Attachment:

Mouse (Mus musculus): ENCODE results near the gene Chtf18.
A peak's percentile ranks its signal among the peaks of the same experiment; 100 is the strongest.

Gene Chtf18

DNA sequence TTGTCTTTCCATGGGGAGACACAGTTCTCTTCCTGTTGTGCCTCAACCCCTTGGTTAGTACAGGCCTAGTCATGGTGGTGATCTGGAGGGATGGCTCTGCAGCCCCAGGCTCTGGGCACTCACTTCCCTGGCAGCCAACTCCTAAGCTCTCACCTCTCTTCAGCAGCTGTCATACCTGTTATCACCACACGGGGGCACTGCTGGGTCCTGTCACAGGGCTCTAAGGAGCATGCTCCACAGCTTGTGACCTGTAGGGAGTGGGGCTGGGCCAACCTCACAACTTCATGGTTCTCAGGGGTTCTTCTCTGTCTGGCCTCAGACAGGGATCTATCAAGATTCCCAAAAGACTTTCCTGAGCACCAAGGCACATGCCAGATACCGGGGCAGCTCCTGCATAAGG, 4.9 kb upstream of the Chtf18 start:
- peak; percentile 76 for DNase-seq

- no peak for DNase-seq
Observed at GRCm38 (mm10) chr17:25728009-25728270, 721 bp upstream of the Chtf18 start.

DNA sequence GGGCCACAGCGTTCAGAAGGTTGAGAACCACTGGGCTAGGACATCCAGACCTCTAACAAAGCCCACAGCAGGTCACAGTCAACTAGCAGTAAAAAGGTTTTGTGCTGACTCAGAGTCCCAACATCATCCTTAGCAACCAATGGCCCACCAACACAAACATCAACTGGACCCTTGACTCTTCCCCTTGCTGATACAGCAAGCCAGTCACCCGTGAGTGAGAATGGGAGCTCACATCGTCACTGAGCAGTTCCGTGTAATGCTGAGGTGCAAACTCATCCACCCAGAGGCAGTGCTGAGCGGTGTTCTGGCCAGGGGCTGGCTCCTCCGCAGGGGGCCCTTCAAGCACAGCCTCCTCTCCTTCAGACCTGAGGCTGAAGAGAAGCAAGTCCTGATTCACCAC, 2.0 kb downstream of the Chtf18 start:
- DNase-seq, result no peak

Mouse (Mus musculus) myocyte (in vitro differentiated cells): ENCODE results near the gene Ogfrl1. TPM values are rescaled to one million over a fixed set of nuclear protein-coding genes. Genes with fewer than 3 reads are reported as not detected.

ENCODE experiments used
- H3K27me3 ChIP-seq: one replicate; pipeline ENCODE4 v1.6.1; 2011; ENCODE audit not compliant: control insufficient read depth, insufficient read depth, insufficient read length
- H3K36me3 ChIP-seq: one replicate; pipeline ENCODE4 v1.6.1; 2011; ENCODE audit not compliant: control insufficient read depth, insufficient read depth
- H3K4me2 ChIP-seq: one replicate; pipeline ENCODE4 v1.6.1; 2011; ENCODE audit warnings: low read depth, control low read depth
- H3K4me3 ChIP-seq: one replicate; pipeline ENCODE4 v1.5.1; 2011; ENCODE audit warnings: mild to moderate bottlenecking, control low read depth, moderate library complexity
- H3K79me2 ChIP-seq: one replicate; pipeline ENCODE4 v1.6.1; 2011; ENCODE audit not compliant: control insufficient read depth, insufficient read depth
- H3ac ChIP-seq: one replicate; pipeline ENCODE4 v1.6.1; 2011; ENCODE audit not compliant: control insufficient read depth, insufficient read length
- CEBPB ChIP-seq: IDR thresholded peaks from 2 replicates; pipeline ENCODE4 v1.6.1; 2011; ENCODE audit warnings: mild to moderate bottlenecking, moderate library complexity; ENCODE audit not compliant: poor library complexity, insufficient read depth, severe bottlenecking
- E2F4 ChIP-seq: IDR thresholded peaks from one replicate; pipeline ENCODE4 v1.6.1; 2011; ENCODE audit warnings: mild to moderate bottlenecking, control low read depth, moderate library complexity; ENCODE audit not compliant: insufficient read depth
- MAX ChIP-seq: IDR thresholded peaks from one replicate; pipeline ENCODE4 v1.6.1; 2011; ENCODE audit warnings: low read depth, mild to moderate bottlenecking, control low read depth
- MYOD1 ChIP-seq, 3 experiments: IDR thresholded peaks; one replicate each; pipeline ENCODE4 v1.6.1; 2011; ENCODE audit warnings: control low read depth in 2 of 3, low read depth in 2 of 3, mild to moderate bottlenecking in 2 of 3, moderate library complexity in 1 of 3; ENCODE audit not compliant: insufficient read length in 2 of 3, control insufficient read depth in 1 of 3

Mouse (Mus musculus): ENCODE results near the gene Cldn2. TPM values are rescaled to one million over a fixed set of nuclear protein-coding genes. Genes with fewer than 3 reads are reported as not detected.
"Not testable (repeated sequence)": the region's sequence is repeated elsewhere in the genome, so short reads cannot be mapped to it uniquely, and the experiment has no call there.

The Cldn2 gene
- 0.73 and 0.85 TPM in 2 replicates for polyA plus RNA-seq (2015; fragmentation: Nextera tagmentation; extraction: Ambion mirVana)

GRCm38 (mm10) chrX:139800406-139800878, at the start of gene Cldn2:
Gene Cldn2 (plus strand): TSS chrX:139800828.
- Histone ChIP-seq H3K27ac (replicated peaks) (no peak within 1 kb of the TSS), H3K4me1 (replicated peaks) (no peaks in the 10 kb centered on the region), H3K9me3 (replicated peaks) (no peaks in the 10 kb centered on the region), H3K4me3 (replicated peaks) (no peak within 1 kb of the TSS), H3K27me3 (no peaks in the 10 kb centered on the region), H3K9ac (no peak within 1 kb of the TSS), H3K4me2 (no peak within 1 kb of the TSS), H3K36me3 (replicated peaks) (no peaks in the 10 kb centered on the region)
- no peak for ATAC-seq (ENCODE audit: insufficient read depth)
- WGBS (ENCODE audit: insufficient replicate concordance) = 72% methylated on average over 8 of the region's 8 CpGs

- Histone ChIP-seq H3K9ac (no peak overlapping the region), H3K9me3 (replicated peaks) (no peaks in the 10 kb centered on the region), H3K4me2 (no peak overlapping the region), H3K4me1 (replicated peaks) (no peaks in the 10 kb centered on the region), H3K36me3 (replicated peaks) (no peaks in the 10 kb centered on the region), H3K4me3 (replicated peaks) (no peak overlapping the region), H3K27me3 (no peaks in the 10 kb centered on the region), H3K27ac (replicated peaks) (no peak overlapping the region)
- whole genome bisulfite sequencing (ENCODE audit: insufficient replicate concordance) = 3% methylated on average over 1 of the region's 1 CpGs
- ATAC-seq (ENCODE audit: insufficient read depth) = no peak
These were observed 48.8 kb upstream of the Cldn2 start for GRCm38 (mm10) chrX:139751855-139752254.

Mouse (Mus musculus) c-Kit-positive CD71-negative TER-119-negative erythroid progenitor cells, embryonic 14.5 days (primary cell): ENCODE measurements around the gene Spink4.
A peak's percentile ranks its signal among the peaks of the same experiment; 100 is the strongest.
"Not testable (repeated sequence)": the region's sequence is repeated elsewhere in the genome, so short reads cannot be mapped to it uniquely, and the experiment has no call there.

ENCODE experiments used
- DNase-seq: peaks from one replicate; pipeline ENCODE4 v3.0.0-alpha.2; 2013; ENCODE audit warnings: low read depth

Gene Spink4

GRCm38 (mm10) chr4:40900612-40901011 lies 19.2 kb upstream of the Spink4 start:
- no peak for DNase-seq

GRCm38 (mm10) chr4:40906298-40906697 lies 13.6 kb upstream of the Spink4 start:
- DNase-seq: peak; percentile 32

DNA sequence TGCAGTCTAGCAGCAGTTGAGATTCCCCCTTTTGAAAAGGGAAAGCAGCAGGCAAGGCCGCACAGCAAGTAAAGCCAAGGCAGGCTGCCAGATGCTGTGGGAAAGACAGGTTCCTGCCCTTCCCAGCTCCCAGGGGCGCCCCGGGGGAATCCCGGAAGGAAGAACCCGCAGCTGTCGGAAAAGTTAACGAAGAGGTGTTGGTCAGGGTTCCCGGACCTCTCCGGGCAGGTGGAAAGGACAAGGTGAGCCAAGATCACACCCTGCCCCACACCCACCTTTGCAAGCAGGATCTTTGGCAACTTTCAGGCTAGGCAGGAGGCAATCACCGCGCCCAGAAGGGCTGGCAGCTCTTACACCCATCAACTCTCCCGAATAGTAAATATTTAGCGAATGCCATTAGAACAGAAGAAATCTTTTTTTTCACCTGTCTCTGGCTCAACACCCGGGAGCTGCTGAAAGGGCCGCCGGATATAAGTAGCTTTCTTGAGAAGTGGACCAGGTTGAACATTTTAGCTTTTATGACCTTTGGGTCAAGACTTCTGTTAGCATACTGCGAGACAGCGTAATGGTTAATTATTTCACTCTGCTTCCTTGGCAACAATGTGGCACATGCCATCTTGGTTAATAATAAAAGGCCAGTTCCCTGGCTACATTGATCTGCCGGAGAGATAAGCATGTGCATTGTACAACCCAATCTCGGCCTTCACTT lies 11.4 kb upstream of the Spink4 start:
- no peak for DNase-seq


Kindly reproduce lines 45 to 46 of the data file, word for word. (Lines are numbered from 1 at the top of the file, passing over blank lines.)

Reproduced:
DNA sequence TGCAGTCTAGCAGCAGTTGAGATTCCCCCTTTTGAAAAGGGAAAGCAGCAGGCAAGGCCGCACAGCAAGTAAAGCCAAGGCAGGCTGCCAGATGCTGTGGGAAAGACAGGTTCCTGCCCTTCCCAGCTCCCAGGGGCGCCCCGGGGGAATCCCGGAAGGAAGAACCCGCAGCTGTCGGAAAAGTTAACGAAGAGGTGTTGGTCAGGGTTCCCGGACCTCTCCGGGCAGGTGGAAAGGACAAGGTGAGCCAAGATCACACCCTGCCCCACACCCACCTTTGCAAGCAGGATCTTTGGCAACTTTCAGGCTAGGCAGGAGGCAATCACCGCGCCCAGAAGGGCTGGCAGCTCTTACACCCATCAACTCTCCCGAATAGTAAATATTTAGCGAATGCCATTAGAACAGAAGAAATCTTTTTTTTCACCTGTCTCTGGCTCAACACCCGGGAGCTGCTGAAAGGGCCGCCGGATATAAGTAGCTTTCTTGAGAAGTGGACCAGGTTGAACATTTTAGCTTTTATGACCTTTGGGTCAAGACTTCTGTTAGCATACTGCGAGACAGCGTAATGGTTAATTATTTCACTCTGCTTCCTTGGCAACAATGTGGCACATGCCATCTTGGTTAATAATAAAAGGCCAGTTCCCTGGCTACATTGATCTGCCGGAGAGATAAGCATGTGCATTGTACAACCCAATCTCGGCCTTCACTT lies 11.4 kb upstream of the Spink4 start:
- no peak for DNase-seq